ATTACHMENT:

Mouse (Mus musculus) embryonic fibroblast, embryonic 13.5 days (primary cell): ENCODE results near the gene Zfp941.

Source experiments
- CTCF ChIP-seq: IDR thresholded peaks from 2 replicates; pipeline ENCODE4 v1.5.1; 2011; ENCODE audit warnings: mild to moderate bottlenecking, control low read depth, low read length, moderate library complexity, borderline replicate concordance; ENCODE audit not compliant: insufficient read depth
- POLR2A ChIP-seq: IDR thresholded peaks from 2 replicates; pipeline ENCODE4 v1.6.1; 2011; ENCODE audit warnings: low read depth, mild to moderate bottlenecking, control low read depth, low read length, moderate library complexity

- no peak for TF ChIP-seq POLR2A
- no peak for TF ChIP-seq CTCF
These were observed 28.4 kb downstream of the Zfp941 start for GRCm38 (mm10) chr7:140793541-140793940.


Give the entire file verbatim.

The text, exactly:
Mouse (Mus musculus) embryonic fibroblast, embryonic 13.5 days (primary cell): ENCODE results near the gene Zfp941.

Source experiments
- CTCF ChIP-seq: IDR thresholded peaks from 2 replicates; pipeline ENCODE4 v1.5.1; 2011; ENCODE audit warnings: mild to moderate bottlenecking, control low read depth, low read length, moderate library complexity, borderline replicate concordance; ENCODE audit not compliant: insufficient read depth
- POLR2A ChIP-seq: IDR thresholded peaks from 2 replicates; pipeline ENCODE4 v1.6.1; 2011; ENCODE audit warnings: low read depth, mild to moderate bottlenecking, control low read depth, low read length, moderate library complexity

- no peak for TF ChIP-seq POLR2A
- no peak for TF ChIP-seq CTCF
These were observed 28.4 kb downstream of the Zfp941 start for GRCm38 (mm10) chr7:140793541-140793940.